According to a recent study by the Pew Research Center, so-called “nones,” those who have no religious affiliation, now represent close to 30 percent of the US population. Fifty years ago, they made up only 5 percent of Americans. In fact, they are now the largest religious demographic group in the United States, ahead of evangelical Protestants (24 percent) and Roman Catholics (23 percent).
What has changed in the last half-century to lead to this? In other words, why is this happening?
If we turn the clock back to 1900, somewhere between 90 and 97 of Americans identified as Christians. As recently as 1972 that percentage was still about 90 percent. But cracks must have been forming, because today, only about 63 percent identify as Christian, and that could drop below 50 percent in a few more decades. According to this article at Patheos, the vast majority of those who no longer identify as Christians have joined the ranks of the nones.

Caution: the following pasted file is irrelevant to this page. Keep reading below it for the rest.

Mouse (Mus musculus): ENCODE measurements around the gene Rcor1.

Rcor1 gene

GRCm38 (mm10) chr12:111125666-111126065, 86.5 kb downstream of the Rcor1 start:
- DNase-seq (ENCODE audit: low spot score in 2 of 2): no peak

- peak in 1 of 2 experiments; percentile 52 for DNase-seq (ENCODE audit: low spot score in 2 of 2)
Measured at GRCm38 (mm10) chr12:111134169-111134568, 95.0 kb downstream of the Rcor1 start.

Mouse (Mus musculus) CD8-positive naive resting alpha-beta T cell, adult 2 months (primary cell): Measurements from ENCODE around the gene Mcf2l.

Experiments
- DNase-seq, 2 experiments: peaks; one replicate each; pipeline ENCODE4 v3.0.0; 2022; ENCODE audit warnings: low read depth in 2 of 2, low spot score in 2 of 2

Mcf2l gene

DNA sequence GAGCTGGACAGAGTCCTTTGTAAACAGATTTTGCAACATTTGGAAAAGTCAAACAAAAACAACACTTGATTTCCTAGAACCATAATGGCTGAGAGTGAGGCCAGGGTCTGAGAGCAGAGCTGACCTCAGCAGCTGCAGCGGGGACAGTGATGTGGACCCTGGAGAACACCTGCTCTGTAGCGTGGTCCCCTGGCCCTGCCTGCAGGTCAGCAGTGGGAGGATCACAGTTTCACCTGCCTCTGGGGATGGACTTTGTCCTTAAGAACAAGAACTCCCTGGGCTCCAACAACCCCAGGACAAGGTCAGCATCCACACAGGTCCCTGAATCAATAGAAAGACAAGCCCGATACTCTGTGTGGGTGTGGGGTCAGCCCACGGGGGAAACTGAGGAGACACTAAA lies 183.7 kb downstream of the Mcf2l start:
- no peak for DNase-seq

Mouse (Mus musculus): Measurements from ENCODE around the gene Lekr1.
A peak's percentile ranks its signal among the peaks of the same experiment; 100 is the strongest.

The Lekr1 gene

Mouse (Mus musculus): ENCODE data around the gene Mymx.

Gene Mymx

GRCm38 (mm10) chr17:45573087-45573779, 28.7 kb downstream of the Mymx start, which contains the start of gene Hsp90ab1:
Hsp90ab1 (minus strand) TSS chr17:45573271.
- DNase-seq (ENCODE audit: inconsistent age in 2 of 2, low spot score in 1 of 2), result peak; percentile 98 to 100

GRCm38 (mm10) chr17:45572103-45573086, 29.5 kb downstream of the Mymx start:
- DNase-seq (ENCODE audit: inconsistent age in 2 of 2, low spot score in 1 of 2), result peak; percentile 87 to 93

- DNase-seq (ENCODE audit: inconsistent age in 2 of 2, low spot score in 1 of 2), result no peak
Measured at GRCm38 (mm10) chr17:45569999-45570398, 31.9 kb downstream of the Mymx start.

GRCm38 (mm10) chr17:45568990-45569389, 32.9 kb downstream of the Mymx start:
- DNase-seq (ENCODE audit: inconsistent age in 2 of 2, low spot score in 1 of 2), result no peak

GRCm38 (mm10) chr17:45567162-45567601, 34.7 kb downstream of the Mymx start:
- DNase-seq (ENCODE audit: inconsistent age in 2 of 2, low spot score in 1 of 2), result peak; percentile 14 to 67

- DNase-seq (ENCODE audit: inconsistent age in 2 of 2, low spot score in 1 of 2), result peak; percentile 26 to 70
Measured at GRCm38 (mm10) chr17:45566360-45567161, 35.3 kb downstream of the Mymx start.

So to repeat the above question, why do we think this is happening? Perhaps it’s part of a larger trend, as Pew reports that nones are “less likely to vote, less likely to have volunteered lately, less satisfied with their local communities and less satisfied with their social lives.” So is it growing alienation from community and culture?
Perhaps it has become more socially acceptable to admit to being religiously unaffiliated? What if Americans aren’t actually less religious than they used to be, but just being more honest about it?
Pew, the Patheos story continues, has also reported that nones “are not looking for a religion that would be right for them. Overwhelmingly, they think that religious organizations are too concerned with money and power, too focused on rules and too involved in politics.”
We’re going to talk about this in our conversation this evening. Why do you think the ranks of the nones keep increasing, and why are fewer and fewer people identifying as Christians? And where does religion go from here? Is religious affiliation going to fade away? Will it become more fluid? Is this a problem to be solved, or a simply a new reality that those of us who continue to embrace a religious identity and affiliation will have to adapt to?
Join us for the discussion this evening starting at 7pm at Casa Real in downtown Oxford and share your thoughts with us.